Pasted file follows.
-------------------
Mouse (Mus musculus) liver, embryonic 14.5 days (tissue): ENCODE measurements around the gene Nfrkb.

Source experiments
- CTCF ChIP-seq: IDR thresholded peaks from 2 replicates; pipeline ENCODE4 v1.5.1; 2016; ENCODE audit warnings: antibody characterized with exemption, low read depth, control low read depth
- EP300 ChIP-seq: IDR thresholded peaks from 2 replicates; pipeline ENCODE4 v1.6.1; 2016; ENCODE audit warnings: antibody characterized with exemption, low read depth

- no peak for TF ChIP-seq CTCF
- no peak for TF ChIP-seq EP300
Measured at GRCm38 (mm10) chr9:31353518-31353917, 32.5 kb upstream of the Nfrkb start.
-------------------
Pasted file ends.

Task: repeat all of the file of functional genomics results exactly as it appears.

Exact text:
Mouse (Mus musculus) liver, embryonic 14.5 days (tissue): ENCODE measurements around the gene Nfrkb.

Source experiments
- CTCF ChIP-seq: IDR thresholded peaks from 2 replicates; pipeline ENCODE4 v1.5.1; 2016; ENCODE audit warnings: antibody characterized with exemption, low read depth, control low read depth
- EP300 ChIP-seq: IDR thresholded peaks from 2 replicates; pipeline ENCODE4 v1.6.1; 2016; ENCODE audit warnings: antibody characterized with exemption, low read depth

- no peak for TF ChIP-seq CTCF
- no peak for TF ChIP-seq EP300
Measured at GRCm38 (mm10) chr9:31353518-31353917, 32.5 kb upstream of the Nfrkb start.